SYDNEY, Australia – Most Australians would remember where they were when they first heard something bad was going on at Port Arthur.
I was walking through the common room at my university residential college and there was a group glued to the old picture tube television in the corner -- strange for daylight hours.
Scraps of information were seeping out from the windswept historical site on the southern shore of Tasmania, not far from the bottom of the world and already stalked by the ghosts of its brutal penal colony past.
No one was Tweeting. Social media barely existed. Mobile phones were a luxury and spots as remote as Port Arthur had no coverage anyway.
A gunman was on the loose. Five, ten, 15 people shot. Preposterous numbers that just kept growing.
Local police scrambled down the narrow road in, unaware what horror they approached. In the end the toll from ‘the Port Arthur Massacre,’ as it’s etched into Australian vernacular, was 35 dead and 23 injured.
April 28, 1996. Twenty years next year.
It’s sometimes cheap to say an event changed a nation -- but Port Arthur changed Australia.
A whole generation of young Australians is now coming of age having never borne witness to a mass shooting in their own country.
They don’t remember Port Arthur because they weren’t born when a 28-year-old with a low IQ stalked through a tourist attraction picking off innocent men, women and children with high-powered weaponry for reasons none of us will ever fathom.
Young adults who have graduated high school, can vote, drive and legally drink alcohol (in Australia the drinking age is 18) have never walked on to campus fearing the weirdo from their economics tutorial might turn out to be a gun nut with a death wish.
Eighteen- and 19-year-old Australians have a luxury they don’t even recognize. Huffington Post Australia spent time on the campus of Sydney University asking about the threat of gun crime.
The responses (see above video) speak for themselves.
Tim Jackson, 21, summed it up: “It hasn’t happened in Australia now for nearly 20 years so to me I don’t think there’s a particular risk of it happening to any of us.”
As the full-scale horror of what had unfolded at Port Arthur dawned on shocked Australians a refrain Americans would be well familiar with rang out -- ‘never again’.
The gunman -- to this day holed up in a Tasmanian prison serving 35 life sentences had used two semi-automatic rifles, which he claimed to have bought from a dealer with no license.
John Howard had only very recently been elected Prime Minister, leading a coalition government with the conservative rural National Party. Ask him now what he considers the greatest achievement of his 11-year administration, he invariably answers ‘gun control.’
With the passing of nearly two decades it might start to appear radically overhauling Australia’s gun laws was easy.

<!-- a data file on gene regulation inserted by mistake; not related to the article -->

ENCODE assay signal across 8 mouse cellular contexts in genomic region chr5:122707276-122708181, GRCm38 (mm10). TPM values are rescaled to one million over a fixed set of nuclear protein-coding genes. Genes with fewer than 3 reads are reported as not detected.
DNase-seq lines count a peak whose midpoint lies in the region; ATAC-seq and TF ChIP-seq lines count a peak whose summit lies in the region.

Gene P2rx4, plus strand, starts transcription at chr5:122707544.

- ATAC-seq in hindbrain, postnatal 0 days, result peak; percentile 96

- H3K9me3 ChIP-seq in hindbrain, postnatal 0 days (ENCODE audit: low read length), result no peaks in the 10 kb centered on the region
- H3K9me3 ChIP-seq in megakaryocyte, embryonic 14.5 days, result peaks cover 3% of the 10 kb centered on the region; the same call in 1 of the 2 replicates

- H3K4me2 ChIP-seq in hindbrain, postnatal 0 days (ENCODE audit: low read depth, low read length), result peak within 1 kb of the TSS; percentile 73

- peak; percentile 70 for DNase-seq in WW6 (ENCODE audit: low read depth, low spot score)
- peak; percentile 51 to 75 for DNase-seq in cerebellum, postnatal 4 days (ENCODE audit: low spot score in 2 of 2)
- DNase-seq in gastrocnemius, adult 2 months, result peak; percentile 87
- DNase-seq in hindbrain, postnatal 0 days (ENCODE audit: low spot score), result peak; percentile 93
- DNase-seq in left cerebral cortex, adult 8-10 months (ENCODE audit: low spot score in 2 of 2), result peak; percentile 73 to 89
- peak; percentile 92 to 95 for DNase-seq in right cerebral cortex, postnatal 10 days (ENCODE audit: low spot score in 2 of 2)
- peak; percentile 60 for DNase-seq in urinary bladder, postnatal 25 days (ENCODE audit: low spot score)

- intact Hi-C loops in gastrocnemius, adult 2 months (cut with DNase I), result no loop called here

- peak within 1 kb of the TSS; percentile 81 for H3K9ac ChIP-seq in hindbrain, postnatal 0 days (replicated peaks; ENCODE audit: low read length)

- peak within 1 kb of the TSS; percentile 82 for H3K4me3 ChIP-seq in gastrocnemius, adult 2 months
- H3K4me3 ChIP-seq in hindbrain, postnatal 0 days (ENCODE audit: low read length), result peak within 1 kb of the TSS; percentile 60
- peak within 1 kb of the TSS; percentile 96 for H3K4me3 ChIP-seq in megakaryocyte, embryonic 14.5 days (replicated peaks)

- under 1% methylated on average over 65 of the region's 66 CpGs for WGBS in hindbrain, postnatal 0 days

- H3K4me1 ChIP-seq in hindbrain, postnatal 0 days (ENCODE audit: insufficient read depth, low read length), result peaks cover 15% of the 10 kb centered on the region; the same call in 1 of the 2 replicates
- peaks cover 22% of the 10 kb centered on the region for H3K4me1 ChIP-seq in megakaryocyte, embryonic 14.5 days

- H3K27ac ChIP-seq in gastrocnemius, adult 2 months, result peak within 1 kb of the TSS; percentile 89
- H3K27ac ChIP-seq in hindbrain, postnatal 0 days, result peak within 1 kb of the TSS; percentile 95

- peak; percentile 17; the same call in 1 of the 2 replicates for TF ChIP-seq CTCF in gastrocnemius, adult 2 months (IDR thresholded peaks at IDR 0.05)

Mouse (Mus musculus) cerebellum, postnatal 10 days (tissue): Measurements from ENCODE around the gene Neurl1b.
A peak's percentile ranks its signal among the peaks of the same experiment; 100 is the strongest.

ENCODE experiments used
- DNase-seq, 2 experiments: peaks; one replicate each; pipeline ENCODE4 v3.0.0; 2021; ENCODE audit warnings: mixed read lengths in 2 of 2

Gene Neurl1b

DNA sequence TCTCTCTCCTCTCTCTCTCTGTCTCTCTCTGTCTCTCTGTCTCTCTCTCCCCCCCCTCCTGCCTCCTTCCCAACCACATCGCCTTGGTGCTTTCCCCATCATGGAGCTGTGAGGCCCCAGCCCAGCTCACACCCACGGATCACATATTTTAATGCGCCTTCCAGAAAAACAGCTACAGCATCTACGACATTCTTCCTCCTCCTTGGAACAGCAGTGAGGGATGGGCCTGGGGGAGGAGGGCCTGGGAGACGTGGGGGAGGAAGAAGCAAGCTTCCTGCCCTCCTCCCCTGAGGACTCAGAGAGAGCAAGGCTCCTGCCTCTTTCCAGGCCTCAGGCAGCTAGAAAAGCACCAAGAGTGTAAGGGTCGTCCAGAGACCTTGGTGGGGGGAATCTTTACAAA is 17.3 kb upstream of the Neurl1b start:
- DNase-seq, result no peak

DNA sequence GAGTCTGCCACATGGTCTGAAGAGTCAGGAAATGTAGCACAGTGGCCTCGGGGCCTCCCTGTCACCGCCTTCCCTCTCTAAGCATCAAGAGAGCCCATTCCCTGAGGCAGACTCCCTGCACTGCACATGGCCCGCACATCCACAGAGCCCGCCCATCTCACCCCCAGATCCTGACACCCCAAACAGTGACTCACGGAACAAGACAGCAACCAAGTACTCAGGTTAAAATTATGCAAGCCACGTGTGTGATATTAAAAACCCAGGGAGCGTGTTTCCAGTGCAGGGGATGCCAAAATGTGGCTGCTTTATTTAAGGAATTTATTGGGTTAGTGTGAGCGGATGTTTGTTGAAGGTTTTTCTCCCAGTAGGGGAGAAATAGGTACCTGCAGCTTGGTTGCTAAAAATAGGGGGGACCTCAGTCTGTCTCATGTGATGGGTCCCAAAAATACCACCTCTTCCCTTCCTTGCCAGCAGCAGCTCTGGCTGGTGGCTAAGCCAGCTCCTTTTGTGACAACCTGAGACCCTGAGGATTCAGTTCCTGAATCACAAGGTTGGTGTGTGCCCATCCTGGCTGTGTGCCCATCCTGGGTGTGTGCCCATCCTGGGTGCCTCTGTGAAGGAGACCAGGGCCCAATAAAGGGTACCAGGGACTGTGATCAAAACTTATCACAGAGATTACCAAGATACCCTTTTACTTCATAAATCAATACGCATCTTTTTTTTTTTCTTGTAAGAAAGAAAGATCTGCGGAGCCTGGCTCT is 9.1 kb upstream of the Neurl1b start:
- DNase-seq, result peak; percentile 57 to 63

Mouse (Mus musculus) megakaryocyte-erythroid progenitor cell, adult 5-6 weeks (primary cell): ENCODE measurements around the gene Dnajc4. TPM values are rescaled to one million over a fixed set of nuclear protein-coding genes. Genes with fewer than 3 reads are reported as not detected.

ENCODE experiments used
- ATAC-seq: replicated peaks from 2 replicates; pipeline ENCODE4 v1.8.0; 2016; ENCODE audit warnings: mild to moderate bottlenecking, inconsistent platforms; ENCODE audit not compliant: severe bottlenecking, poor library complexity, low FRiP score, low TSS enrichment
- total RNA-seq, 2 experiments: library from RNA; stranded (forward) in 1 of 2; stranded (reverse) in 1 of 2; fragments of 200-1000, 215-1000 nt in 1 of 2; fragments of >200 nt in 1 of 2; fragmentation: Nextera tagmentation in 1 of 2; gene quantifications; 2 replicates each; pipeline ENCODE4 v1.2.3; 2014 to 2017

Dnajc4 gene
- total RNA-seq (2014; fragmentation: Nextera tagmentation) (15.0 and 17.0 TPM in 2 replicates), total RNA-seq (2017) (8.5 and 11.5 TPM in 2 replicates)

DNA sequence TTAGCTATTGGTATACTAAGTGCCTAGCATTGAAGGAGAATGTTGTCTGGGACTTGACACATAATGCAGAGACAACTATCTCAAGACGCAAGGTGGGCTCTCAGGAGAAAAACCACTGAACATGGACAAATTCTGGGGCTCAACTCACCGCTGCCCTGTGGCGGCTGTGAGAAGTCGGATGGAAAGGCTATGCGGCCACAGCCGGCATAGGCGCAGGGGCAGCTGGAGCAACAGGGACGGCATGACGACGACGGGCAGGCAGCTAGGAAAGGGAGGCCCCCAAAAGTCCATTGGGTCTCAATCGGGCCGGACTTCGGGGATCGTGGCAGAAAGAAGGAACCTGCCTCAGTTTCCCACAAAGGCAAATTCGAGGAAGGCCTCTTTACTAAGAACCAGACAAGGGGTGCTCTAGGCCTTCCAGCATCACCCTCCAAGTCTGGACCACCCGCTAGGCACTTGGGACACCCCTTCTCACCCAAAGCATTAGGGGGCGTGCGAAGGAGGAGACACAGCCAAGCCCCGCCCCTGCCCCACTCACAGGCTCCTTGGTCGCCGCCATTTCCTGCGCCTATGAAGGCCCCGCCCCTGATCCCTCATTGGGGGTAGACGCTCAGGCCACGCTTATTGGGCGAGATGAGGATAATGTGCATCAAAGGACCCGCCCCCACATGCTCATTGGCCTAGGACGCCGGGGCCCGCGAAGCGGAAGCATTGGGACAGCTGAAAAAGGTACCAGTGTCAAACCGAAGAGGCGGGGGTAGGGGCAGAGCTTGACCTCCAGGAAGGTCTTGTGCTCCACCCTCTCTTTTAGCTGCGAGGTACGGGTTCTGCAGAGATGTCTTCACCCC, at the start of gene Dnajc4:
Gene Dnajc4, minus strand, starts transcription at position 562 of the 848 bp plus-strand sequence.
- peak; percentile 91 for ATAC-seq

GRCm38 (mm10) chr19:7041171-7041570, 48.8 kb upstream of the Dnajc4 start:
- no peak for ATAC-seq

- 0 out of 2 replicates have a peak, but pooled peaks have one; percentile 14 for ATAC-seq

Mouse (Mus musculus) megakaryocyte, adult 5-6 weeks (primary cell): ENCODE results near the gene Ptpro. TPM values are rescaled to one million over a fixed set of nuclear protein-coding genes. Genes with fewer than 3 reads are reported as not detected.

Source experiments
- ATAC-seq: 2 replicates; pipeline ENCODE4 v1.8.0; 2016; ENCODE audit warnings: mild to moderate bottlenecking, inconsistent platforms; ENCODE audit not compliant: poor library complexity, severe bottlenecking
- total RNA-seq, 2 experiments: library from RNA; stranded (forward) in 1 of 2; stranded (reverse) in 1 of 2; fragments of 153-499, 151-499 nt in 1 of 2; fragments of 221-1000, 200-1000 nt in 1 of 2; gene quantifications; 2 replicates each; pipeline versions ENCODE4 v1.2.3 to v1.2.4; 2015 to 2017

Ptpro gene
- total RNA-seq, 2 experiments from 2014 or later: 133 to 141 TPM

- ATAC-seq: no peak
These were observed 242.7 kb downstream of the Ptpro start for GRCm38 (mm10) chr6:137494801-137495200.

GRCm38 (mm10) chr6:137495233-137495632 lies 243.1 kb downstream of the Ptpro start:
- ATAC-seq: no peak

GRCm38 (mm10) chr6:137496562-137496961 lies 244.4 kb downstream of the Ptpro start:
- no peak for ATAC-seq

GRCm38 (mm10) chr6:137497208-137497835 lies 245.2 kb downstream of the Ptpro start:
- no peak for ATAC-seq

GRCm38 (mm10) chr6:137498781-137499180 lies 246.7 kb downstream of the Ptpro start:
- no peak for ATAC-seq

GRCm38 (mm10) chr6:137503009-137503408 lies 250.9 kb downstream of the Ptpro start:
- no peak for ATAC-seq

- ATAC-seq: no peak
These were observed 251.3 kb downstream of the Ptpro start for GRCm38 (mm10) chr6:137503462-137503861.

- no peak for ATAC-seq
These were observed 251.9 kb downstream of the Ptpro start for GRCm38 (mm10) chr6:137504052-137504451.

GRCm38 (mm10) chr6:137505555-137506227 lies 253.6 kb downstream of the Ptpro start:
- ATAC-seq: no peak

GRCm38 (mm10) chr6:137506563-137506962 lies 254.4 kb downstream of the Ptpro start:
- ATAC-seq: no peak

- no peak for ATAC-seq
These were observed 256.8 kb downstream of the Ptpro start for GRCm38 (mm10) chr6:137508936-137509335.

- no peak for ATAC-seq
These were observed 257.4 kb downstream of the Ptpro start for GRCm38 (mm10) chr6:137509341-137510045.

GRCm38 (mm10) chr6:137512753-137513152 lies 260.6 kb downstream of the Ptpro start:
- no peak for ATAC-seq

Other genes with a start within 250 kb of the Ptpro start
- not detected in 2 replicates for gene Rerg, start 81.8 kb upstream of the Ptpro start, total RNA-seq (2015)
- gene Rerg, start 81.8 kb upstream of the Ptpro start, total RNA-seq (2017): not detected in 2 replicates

The legal administration of guns in Australia was a state, not federal, issue. The new prime minister had to corral the premiers of six diverse states into banning the military-style weapons not considered crucial to the agricultural sector.
The debate reached its climax when Howard appeared at a rally in rural Victoria wearing what appeared to be body armor under his jacket.
In a nation where the PM’s ‘motorcade’ is a single trailing sedan, the image shocked many and offended others -- not least the participants at the rally who felt unfairly maligned.
Howard has said since it was the wrong decision to wear it, telling an interviewer last year, “I never actually felt frightened... it sent the wrong signal.”
But grasping the momentum of ‘never again,’ The National Firearms Agreement banned semi-automatic rifles and shotguns and pump-action shotguns, and brought in rigid licensing arrangements. An amnesty was declared and the federal government spent $AUD 500 million -- paid for by a special levy -- on buying back weapons suddenly ruled illegal for their market value.
Nearly 1 million guns were purchased by the government and destroyed.
All firearms in Australia must be registered to a licensed owner and stored under strict conditions, separate to ammunition. Obtaining a gun license is onerous, and requires background checks that can take months.
The Queensland premier Rob Borbidge paid with his career. The conservative then-leader of Australia’s most conservative state put his political neck on the line for gun safety and lost government at the next election.
In 2013, he told John Oliver: “I was prepared to face the political consequences and we delivered gun control. We paid a high political price but we did the right thing.
“There are Australians alive today because we took that action. How much is a life worth?”
No laws are perfect. The Australian Crime Commission estimates there are probably 250,000 illegal long-arms in Australia, and 10,000 illegal handguns.
The pump-action shotgun used in the 2014 Lindt Cafe siege in Sydney was believed to be one of them.
You can never really say ‘never.’ But you can envy those 18- and 19-year-olds roaming university campuses across Australia never having had to contemplate they might be next.
Video produced by Amber Ferguson and Christine Conetta in the U.S. and Tom Compagnoni and Josh Butler in Australia.